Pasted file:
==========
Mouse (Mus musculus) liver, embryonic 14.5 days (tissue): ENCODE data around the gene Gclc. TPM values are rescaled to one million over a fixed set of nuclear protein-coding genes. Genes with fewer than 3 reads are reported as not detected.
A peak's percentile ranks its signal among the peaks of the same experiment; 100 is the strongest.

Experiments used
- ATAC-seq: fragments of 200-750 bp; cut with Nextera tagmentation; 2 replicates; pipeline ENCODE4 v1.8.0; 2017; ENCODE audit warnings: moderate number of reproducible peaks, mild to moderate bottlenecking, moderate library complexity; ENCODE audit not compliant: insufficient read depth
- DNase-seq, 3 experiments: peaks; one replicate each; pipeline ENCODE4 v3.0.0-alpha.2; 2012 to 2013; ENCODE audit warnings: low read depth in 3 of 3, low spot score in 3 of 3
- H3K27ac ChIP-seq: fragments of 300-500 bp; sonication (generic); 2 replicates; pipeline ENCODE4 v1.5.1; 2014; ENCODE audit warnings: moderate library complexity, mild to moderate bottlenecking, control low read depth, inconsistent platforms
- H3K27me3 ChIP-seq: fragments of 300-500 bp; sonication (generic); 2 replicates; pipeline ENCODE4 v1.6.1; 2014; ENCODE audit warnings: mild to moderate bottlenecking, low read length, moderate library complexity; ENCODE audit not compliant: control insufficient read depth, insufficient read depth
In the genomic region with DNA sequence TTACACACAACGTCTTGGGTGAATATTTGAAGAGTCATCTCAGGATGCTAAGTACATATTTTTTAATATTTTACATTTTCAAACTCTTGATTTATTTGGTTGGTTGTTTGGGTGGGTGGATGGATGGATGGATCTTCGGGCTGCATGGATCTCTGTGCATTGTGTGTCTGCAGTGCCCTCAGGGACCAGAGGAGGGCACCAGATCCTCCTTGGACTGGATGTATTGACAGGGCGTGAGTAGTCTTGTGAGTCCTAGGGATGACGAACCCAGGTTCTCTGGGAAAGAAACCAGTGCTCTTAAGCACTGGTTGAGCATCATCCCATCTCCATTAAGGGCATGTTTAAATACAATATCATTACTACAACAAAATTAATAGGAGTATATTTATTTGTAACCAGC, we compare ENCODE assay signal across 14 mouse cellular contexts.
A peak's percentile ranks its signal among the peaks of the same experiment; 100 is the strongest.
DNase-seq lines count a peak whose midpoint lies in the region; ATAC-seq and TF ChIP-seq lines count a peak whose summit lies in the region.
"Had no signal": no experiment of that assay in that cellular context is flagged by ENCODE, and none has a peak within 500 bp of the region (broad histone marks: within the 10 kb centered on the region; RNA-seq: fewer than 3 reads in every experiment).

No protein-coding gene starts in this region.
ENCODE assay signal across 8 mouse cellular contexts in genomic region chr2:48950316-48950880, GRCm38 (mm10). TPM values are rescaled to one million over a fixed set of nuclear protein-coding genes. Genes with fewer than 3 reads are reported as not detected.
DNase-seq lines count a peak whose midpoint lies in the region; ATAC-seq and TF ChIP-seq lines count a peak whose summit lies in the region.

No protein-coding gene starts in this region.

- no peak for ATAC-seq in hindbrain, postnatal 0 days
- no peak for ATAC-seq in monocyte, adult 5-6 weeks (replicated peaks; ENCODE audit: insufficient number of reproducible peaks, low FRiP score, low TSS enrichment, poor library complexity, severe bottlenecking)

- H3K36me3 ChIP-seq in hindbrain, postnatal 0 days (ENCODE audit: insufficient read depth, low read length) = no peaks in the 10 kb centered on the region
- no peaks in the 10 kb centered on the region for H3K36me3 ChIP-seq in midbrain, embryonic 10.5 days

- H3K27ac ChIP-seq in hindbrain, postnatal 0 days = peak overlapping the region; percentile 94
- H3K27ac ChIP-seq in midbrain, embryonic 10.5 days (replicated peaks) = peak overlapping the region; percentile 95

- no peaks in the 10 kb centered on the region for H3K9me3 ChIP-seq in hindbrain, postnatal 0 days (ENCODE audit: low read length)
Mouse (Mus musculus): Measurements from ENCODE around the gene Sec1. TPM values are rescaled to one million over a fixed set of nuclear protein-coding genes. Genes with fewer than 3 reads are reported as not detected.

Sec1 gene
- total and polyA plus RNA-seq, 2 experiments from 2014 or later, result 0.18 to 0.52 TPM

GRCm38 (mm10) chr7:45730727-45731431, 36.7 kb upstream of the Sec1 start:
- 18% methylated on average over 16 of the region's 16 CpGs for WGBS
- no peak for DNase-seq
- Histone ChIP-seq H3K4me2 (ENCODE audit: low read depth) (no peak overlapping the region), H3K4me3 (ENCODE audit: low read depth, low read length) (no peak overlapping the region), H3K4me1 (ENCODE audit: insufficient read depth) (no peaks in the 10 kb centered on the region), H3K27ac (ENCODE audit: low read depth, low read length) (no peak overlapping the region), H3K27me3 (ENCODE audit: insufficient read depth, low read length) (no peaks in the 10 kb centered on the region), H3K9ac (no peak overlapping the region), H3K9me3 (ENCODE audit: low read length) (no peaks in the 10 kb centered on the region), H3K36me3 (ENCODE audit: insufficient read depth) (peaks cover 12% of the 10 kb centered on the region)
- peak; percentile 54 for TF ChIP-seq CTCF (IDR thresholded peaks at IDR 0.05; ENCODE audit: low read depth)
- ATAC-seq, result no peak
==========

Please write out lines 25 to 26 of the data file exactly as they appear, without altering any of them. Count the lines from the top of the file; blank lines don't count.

- total and polyA plus RNA-seq, 2 experiments from 2014 or later, result 0.18 to 0.52 TPM

GRCm38 (mm10) chr7:45730727-45731431, 36.7 kb upstream of the Sec1 start: